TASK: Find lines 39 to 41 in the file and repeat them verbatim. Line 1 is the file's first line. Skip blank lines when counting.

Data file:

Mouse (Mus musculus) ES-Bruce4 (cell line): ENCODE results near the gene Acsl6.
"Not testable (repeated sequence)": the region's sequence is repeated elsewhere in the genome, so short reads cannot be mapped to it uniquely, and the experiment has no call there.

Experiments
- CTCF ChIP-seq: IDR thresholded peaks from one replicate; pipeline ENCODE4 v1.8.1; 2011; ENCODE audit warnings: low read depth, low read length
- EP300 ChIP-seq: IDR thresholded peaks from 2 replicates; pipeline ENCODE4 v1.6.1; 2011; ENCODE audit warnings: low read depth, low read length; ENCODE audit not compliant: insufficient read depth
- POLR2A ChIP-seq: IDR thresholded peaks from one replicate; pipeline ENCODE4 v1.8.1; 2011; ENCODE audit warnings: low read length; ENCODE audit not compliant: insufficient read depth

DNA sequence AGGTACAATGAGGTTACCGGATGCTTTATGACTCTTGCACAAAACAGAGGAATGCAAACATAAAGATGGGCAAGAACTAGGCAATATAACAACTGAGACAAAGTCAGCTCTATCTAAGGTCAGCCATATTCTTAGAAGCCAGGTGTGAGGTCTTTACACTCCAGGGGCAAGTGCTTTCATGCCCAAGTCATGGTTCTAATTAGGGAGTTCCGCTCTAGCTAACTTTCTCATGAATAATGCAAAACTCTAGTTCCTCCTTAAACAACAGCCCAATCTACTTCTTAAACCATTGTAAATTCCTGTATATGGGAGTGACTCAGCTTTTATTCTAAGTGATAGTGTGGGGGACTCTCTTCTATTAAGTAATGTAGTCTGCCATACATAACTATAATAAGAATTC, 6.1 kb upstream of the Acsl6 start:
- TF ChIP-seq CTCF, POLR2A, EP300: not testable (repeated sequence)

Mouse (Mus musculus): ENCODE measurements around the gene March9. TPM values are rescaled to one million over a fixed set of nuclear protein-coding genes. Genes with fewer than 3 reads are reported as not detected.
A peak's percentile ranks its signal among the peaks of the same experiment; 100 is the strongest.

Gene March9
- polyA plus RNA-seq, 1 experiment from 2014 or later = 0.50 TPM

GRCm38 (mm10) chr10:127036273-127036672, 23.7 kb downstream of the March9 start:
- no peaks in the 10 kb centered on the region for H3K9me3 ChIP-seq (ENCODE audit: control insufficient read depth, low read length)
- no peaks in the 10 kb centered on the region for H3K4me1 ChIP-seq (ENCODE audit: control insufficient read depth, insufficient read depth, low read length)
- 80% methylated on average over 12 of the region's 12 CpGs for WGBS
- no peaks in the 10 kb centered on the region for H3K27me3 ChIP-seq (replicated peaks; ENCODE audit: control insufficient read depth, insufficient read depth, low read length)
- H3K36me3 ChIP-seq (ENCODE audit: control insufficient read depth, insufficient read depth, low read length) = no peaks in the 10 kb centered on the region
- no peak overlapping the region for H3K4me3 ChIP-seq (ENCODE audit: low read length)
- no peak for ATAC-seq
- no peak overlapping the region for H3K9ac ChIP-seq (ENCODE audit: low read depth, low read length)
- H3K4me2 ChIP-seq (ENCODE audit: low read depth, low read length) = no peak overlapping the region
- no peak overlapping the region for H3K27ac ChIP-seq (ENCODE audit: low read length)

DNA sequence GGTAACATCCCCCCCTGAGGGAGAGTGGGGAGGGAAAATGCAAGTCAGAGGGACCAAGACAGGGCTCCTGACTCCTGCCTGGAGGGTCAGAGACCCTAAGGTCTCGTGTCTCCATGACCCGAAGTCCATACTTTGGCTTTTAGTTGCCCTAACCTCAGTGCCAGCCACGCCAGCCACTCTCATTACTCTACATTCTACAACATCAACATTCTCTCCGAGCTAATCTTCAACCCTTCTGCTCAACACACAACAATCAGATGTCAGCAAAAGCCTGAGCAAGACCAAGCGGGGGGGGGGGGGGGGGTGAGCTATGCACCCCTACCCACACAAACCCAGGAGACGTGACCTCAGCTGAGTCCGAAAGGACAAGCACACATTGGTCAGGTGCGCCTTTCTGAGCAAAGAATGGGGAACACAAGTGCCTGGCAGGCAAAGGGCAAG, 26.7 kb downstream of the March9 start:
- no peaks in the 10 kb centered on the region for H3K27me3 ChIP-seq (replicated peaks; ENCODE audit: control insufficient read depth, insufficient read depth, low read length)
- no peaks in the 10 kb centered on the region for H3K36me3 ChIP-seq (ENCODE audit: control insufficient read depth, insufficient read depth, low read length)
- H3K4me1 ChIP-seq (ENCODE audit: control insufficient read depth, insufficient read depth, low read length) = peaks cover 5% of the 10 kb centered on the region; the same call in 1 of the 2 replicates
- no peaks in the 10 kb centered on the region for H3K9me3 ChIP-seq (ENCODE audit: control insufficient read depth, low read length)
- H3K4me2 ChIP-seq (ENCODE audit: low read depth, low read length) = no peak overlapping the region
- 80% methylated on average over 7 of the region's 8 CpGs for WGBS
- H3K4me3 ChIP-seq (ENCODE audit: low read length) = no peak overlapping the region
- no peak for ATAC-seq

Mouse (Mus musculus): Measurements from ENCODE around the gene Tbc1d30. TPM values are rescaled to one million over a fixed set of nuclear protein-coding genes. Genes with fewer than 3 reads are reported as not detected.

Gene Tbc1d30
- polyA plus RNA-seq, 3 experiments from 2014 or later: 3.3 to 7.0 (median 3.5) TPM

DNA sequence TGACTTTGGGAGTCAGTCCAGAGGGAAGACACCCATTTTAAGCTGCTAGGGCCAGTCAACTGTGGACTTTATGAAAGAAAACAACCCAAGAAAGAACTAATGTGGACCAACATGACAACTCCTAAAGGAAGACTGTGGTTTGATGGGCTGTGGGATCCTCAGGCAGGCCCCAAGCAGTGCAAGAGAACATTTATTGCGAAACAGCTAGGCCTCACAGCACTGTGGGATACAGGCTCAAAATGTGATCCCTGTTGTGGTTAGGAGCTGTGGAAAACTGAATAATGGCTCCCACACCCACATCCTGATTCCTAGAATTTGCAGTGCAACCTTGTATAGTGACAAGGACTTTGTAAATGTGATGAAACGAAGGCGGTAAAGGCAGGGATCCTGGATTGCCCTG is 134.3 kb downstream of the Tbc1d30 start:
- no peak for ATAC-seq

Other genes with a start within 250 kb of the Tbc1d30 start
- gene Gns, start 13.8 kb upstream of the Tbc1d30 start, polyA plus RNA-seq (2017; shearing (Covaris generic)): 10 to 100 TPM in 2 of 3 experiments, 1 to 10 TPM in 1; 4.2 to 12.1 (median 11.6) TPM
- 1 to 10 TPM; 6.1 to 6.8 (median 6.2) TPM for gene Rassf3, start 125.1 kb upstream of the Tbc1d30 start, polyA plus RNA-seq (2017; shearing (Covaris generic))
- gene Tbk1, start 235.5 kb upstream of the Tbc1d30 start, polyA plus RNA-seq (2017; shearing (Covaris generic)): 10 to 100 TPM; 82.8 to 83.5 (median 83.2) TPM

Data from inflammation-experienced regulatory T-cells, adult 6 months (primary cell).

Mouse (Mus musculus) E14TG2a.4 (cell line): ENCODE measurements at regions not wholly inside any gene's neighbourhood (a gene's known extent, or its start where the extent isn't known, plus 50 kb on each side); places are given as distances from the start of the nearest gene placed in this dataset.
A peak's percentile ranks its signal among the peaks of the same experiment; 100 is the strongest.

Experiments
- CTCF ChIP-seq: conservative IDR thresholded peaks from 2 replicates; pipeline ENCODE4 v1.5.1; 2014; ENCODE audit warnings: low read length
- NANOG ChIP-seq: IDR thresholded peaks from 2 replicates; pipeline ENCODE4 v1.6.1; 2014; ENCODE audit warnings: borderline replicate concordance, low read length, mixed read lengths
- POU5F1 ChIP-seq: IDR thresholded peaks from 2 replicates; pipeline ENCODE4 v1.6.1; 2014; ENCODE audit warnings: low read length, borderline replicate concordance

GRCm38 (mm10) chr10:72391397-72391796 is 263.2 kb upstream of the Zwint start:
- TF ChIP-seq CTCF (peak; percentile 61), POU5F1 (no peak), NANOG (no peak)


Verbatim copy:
- gene Gns, start 13.8 kb upstream of the Tbc1d30 start, polyA plus RNA-seq (2017; shearing (Covaris generic)): 10 to 100 TPM in 2 of 3 experiments, 1 to 10 TPM in 1; 4.2 to 12.1 (median 11.6) TPM
- 1 to 10 TPM; 6.1 to 6.8 (median 6.2) TPM for gene Rassf3, start 125.1 kb upstream of the Tbc1d30 start, polyA plus RNA-seq (2017; shearing (Covaris generic))
- gene Tbk1, start 235.5 kb upstream of the Tbc1d30 start, polyA plus RNA-seq (2017; shearing (Covaris generic)): 10 to 100 TPM; 82.8 to 83.5 (median 83.2) TPM